Equal but not same!
In response to Neelofar Nabi’s write-up
By: Syed Tajamul Imran/Zeeshan Khan
On 21 May 2020, an article by Neelofar Nabi was published by this newspaper. The article has underscored usually condoned social-problem existing in our valley i.e. casteism. The writer has accentuated many aspects of this problem, which calls for appreciation. However, the author overemphasized on Syeds and attempted to project them as creators of this social evil.
It is true, Syeds are reluctant to wedlock their girls in non-Syed families, but this approach is prevalent in other castes as well. Even non-Syeds look for caste-based compatibility for marriage. It is completely wrong to say everything is ‘fine’ with the people from other castes. Here it is unsuitable to quote an example however, the author should check the facts to know does caste-system exist in other families or not. Next, the author makes mention of ‘Pir Masjid and Grees Masjid’ to prove her point.
Pir Masjid, Ganaie Masjid, Malik Masjid, and even Kumar Masjid exist in our hometowns as well, but they have nothing to do with caste system. We inquired and surprisingly found that the Imam of Pir Masjid is from a ‘Dar family’, whereas the Imam of Malik Masjid is a Pir. We are told that mosques have been named according to Mohalla, where they are located, and not for people of specific castes. We believe that the writer has set her viewpoint without probing into the matter and has blown it out of proportion.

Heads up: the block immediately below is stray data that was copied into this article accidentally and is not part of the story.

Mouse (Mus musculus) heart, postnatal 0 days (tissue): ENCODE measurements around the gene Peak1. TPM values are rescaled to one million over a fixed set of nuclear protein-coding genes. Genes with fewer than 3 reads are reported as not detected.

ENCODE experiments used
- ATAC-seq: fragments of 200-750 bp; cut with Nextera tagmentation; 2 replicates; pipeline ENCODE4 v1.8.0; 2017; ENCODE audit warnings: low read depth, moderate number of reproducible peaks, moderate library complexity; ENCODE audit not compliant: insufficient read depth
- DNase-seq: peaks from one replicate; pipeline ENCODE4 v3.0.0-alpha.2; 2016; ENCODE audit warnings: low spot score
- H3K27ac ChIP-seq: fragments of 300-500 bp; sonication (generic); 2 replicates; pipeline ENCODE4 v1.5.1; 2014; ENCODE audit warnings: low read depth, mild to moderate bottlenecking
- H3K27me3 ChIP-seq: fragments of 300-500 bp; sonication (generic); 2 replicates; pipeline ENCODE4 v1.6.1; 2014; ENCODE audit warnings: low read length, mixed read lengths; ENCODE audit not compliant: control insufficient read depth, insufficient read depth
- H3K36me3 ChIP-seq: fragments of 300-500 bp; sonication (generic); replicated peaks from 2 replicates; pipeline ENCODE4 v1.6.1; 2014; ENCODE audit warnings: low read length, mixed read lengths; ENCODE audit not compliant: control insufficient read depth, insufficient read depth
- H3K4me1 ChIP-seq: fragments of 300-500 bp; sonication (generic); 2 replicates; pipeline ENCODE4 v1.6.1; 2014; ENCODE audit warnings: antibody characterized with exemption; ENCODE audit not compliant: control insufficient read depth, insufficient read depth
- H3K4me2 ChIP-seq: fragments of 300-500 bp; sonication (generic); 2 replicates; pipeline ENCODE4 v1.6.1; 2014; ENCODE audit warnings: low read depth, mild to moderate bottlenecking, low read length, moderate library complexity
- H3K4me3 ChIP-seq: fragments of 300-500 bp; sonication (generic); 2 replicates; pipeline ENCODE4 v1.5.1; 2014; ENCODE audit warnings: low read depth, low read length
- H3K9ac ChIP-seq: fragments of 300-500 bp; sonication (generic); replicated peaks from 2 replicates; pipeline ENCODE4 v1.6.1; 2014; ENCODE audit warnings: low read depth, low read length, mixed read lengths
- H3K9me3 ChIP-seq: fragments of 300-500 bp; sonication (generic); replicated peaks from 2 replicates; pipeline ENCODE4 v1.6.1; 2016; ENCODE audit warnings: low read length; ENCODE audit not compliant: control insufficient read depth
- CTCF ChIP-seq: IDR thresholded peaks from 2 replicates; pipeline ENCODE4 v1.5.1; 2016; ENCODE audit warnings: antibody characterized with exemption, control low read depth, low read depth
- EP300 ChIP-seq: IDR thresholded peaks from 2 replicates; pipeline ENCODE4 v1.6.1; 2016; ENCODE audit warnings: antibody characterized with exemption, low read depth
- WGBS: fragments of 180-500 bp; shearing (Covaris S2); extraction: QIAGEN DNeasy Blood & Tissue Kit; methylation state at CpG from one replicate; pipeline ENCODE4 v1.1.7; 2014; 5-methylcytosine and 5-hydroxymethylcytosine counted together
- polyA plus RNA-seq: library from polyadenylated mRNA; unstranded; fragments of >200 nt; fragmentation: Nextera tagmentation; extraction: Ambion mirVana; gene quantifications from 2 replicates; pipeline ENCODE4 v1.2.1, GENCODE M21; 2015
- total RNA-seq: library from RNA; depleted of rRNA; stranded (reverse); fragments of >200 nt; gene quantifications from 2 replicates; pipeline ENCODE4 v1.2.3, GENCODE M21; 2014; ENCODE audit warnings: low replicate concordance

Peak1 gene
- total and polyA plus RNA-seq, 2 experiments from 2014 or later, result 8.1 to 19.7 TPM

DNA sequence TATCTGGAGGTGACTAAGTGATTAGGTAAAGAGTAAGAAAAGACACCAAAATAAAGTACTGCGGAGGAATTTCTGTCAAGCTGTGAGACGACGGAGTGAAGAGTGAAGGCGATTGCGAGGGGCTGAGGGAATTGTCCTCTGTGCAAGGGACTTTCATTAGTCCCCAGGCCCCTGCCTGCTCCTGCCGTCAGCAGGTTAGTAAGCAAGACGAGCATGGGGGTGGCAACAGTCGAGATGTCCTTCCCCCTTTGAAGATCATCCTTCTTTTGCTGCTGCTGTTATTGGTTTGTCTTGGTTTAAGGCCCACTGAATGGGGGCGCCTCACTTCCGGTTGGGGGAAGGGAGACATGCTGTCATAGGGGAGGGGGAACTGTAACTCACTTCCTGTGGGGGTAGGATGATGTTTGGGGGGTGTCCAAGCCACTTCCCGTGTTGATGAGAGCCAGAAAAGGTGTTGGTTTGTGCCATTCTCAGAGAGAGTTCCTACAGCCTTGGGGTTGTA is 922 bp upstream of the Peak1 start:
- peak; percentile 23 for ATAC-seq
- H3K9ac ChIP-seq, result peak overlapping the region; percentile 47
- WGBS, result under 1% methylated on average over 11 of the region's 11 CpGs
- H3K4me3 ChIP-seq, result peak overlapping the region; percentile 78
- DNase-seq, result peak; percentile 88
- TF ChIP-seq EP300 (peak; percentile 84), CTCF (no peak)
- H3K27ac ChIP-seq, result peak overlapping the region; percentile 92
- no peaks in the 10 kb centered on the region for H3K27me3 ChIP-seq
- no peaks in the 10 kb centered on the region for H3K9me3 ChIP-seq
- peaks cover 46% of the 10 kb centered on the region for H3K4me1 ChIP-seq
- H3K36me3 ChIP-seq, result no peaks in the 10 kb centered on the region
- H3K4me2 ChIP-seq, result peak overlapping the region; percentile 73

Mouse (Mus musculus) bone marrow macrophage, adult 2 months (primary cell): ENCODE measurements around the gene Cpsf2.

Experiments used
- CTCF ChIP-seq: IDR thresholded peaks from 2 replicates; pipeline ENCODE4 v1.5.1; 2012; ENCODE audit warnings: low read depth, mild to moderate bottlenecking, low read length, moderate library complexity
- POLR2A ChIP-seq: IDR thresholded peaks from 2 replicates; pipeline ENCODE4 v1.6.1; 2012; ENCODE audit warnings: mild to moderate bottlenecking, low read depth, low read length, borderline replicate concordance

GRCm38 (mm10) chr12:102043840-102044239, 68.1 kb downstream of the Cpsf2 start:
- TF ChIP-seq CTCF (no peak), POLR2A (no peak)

Nevertheless, we do not say that casteism is not prevalent in Kashmir. It is. And given the fact, Pirs/Syeds were formerly leading and preaching the rest of the population, their level of egotism is comparatively higher, though exceptions are there. Generally, they do not prefer people from other castes for marriages. But, people from other families, too, are not immaculate.
To be precise, the issue of casteism has permeated our society and every social caste is responsible for it in one way or the other. For unknown reasons non-Syeds have reduced those Syeds, who have proof to claim themselves decedents of ‘Prophet (SAW) to mere ‘Mullahs’. And in turn, Syeds call us ‘Greece’ regardless of our profession and this has turned into never-ending controversy.
Myth has been created that Mullahs deprived people from every good and they blindly tag us as dishonest and untrustworthy. These myths have been so popularized that it has divided the masses to such an extent that some Syeds feel inferior in the presence of non-Syeds and later also feel inconvenience.
We came to know about Islam through Syed Ali Hamdani (one can say a Pir/Syed) and we ought to follow his message. His biography presents an intriguing example of anti-casteism. To get spiritual guidance, Syed Ali Hamdani went to ‘Sheikh Mehmood Muzdaqani’. It is important to note that Ali Hamdani was ‘Syed’ and Mehmood Muzdaqani was non-Syed. As Syed Ali Hamdani appeared in front of Sheikh Mehmood Muzdagani, Sheikh said – Ali, if you have come here as a decedent of beloved Prophet (SAW), I’m ready to give up my status in your honor. I would not shy away from serving you throughout my life. But, if you desire to be guided, then follow my instructions. History says Syed Ali Hamdani was assigned a task of sanitizing lavatories in Sheikh’s monastery for years before the actual counseling started.